• Monitor your spending on a month-by-month basis to ensure you are staying within your budget. Sometimes, during the main planning/purchasing phase, you may need to monitor spending on a weekly basis. Develop a system using a spreadsheet or budgeting software package.
  • Communicate, communicate, communicate with your future spouse.

The above suggestions may seem obvious, but in practice they can be quite difficult to achieve. When you dive into the process it is easy to lose perspective and find your wedding going overboard and over budget. It might be necessary to come up with an evaluation process, something you can quickly go through in your mind when making both large and small decisions. There is the simple question “Is it worth the cost?” But that is not always an easy question to answer. Talk it over before making any rash decisions. Another question might be “While this might give me great pleasure, does it really add any meaning to the occasion?” and the reverse “While this might be meaningful to me, does it add any joy to the event?”

As for judging the allocation of expenses within the total budget below are a set of guidelines offered by the CCCS (Consumer Credit Counseling Services).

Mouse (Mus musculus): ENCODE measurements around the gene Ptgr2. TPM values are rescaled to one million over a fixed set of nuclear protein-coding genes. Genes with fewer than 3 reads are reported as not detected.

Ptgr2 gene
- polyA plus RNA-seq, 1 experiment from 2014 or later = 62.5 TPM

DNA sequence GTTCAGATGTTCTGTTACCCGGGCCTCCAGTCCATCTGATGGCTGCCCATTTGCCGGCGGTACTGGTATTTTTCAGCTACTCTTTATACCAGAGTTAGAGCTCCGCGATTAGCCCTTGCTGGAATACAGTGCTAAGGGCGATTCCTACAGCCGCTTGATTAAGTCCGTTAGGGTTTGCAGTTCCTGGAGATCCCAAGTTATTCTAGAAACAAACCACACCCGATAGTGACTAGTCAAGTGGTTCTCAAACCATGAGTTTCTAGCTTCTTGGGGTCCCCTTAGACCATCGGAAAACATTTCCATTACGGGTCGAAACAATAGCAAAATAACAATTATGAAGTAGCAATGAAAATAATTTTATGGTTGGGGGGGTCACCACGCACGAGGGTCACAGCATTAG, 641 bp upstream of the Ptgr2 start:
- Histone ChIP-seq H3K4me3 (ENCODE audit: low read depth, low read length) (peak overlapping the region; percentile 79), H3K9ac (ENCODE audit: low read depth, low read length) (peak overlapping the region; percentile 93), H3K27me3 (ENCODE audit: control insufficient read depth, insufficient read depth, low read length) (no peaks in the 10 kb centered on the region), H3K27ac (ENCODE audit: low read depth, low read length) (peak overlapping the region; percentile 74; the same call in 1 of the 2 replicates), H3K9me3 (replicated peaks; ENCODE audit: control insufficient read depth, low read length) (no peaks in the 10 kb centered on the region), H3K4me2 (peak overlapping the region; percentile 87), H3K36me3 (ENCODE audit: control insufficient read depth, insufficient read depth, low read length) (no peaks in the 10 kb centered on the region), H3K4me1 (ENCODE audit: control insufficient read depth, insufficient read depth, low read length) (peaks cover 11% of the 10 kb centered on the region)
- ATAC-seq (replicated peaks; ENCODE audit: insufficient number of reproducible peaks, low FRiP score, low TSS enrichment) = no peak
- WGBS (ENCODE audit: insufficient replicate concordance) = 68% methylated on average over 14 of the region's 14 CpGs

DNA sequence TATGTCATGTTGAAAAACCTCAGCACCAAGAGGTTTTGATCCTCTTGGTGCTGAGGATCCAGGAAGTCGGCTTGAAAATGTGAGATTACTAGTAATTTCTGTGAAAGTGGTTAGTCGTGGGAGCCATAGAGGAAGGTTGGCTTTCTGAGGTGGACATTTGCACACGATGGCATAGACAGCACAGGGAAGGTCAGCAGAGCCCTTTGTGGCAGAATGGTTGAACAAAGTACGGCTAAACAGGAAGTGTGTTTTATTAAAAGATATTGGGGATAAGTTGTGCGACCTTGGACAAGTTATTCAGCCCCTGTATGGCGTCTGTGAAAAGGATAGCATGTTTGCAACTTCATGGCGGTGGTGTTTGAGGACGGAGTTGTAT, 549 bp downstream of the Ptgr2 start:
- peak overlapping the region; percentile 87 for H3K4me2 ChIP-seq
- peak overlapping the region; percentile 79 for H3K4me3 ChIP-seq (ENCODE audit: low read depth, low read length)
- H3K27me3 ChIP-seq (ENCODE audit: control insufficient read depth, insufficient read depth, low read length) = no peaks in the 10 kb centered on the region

Ceremony (location, fees, licenses) 3%
Receptions (location, food, cake, decorations) 48%
Attire (dress, tuxedo) 10%
Wedding Rings 3%
Flowers (bouquets, decorations) 8%
Music (ceremony, receptions) 8%
Photography (photographer video, prints) 12%
Transportation (shuttles, parking) 2%
Stationary (invitations, guest book, thank you notes) 3%
Gifts (for bridesmaids and groomsmen) 3%
Total 100%

Again, remember that this is YOUR day. And when all is said and done it’s not the “things” that matter, it’s the love you and your future spouse share. All your planning and hard work will pay off in the end, giving you the wedding you always wanted but not leaving you with a pile of bills. After all, you don’t want to have a glorious wedding day only to find yourself starting your marriage with a financial hangover.

taraScottinoTara Scottino, CFP®
Senior Vice President
Carter Advisory Services
Dallas, TX